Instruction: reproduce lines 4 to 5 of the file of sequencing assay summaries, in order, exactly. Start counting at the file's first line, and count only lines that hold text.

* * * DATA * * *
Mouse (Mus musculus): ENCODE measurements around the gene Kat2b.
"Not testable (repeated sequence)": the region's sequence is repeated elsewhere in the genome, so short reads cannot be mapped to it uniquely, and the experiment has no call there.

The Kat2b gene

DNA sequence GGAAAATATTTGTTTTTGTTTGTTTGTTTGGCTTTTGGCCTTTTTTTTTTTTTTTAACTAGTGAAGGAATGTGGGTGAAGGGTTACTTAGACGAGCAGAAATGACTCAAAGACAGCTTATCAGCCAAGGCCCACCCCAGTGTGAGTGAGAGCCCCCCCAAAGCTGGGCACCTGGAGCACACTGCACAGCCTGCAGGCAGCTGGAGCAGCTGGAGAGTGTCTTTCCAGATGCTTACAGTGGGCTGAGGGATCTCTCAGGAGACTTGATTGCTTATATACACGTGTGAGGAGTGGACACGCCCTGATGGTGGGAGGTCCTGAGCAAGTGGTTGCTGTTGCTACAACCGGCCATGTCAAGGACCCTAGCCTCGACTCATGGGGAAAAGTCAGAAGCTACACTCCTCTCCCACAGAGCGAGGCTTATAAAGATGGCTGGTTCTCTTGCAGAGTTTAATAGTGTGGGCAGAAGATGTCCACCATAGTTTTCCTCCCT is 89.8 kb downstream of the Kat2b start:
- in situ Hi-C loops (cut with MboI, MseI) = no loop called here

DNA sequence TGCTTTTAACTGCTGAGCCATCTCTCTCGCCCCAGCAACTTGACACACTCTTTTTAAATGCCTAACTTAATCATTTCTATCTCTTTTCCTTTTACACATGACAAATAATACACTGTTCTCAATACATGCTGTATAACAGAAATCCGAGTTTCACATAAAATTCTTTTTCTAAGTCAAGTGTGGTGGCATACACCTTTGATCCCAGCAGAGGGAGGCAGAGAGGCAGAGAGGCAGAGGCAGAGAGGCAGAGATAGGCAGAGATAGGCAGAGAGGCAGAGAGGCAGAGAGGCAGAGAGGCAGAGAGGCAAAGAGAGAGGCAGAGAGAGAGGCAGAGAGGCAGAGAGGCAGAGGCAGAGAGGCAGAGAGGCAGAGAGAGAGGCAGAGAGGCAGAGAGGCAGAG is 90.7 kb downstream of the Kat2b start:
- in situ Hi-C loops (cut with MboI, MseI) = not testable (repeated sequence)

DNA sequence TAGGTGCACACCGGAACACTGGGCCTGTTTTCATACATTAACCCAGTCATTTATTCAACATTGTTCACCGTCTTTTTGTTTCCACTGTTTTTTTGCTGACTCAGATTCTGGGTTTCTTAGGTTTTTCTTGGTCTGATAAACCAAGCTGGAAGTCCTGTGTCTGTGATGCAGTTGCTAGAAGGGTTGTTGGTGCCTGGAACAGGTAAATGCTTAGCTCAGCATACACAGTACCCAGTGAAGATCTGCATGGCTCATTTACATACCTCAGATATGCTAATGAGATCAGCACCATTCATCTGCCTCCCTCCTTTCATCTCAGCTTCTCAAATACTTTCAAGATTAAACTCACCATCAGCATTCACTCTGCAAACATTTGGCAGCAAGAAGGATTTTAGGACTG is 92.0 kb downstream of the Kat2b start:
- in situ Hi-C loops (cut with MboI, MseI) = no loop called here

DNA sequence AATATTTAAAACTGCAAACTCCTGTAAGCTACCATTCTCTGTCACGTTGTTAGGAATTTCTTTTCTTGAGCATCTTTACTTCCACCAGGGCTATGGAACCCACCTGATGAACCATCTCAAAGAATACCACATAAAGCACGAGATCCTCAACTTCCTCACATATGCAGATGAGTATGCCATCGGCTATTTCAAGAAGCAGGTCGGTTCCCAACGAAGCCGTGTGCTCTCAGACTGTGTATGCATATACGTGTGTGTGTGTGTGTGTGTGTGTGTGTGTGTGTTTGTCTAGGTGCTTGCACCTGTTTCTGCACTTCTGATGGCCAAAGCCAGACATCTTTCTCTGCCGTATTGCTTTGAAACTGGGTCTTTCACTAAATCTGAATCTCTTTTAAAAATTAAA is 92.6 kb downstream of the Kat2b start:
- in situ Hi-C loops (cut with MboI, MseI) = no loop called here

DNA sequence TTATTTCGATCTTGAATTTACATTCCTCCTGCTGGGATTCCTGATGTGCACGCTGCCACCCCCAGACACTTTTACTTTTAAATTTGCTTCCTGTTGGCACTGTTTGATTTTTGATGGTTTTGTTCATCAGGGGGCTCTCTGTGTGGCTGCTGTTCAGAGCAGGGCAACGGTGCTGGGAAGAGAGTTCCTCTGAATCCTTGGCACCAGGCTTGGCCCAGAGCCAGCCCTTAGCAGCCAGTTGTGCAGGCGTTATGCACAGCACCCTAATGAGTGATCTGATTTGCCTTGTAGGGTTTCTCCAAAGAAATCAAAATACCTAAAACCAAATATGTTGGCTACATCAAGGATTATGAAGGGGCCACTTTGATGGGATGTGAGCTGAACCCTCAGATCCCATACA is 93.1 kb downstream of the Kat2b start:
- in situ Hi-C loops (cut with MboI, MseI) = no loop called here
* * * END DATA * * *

DNA sequence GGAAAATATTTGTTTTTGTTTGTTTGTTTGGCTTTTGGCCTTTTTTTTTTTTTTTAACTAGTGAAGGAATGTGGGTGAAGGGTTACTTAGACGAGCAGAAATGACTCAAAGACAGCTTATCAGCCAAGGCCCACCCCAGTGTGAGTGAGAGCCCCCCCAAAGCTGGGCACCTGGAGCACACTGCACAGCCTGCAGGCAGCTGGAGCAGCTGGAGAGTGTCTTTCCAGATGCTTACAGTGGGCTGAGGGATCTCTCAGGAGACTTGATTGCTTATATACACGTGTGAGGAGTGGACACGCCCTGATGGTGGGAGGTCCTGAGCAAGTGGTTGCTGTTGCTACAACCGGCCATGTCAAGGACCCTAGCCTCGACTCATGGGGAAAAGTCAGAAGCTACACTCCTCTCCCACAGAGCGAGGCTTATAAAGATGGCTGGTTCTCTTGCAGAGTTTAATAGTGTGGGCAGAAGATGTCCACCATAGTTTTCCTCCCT is 89.8 kb downstream of the Kat2b start:
- in situ Hi-C loops (cut with MboI, MseI) = no loop called here